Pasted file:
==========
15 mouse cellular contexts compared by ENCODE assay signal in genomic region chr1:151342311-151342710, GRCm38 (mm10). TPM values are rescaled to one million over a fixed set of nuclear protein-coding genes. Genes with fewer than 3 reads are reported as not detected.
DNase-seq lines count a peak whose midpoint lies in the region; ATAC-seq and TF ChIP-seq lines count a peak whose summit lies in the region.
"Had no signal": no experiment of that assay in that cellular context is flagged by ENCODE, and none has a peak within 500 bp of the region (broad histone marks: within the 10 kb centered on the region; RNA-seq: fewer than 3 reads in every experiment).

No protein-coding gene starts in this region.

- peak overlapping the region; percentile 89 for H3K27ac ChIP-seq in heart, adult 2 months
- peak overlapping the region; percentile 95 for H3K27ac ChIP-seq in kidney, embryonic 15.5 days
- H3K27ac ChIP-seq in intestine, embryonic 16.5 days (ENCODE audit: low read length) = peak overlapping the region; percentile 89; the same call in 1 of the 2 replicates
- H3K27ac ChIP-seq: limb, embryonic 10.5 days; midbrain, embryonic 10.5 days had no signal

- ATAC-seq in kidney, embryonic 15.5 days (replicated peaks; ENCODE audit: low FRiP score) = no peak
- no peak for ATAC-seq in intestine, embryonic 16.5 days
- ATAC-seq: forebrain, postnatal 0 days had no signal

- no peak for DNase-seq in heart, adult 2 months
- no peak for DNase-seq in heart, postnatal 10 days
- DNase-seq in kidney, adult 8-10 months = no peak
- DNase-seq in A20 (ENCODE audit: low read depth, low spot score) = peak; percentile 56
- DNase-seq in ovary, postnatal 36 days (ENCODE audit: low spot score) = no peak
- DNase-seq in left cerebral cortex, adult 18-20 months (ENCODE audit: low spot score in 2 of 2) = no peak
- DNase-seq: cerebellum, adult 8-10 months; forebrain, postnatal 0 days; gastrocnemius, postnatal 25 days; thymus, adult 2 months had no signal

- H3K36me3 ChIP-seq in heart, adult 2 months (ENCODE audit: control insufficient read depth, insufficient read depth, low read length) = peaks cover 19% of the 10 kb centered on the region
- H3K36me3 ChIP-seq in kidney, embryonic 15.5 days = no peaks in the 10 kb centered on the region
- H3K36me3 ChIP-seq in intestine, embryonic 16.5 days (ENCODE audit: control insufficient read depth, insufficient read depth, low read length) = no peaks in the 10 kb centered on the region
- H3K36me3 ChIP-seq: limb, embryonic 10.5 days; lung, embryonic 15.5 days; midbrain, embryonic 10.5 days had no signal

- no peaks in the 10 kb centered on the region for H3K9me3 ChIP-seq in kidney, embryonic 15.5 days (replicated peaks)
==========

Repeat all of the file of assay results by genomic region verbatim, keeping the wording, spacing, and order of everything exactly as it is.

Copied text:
15 mouse cellular contexts compared by ENCODE assay signal in genomic region chr1:151342311-151342710, GRCm38 (mm10). TPM values are rescaled to one million over a fixed set of nuclear protein-coding genes. Genes with fewer than 3 reads are reported as not detected.
DNase-seq lines count a peak whose midpoint lies in the region; ATAC-seq and TF ChIP-seq lines count a peak whose summit lies in the region.
"Had no signal": no experiment of that assay in that cellular context is flagged by ENCODE, and none has a peak within 500 bp of the region (broad histone marks: within the 10 kb centered on the region; RNA-seq: fewer than 3 reads in every experiment).

No protein-coding gene starts in this region.

- peak overlapping the region; percentile 89 for H3K27ac ChIP-seq in heart, adult 2 months
- peak overlapping the region; percentile 95 for H3K27ac ChIP-seq in kidney, embryonic 15.5 days
- H3K27ac ChIP-seq in intestine, embryonic 16.5 days (ENCODE audit: low read length) = peak overlapping the region; percentile 89; the same call in 1 of the 2 replicates
- H3K27ac ChIP-seq: limb, embryonic 10.5 days; midbrain, embryonic 10.5 days had no signal

- ATAC-seq in kidney, embryonic 15.5 days (replicated peaks; ENCODE audit: low FRiP score) = no peak
- no peak for ATAC-seq in intestine, embryonic 16.5 days
- ATAC-seq: forebrain, postnatal 0 days had no signal

- no peak for DNase-seq in heart, adult 2 months
- no peak for DNase-seq in heart, postnatal 10 days
- DNase-seq in kidney, adult 8-10 months = no peak
- DNase-seq in A20 (ENCODE audit: low read depth, low spot score) = peak; percentile 56
- DNase-seq in ovary, postnatal 36 days (ENCODE audit: low spot score) = no peak
- DNase-seq in left cerebral cortex, adult 18-20 months (ENCODE audit: low spot score in 2 of 2) = no peak
- DNase-seq: cerebellum, adult 8-10 months; forebrain, postnatal 0 days; gastrocnemius, postnatal 25 days; thymus, adult 2 months had no signal

- H3K36me3 ChIP-seq in heart, adult 2 months (ENCODE audit: control insufficient read depth, insufficient read depth, low read length) = peaks cover 19% of the 10 kb centered on the region
- H3K36me3 ChIP-seq in kidney, embryonic 15.5 days = no peaks in the 10 kb centered on the region
- H3K36me3 ChIP-seq in intestine, embryonic 16.5 days (ENCODE audit: control insufficient read depth, insufficient read depth, low read length) = no peaks in the 10 kb centered on the region
- H3K36me3 ChIP-seq: limb, embryonic 10.5 days; lung, embryonic 15.5 days; midbrain, embryonic 10.5 days had no signal

- no peaks in the 10 kb centered on the region for H3K9me3 ChIP-seq in kidney, embryonic 15.5 days (replicated peaks)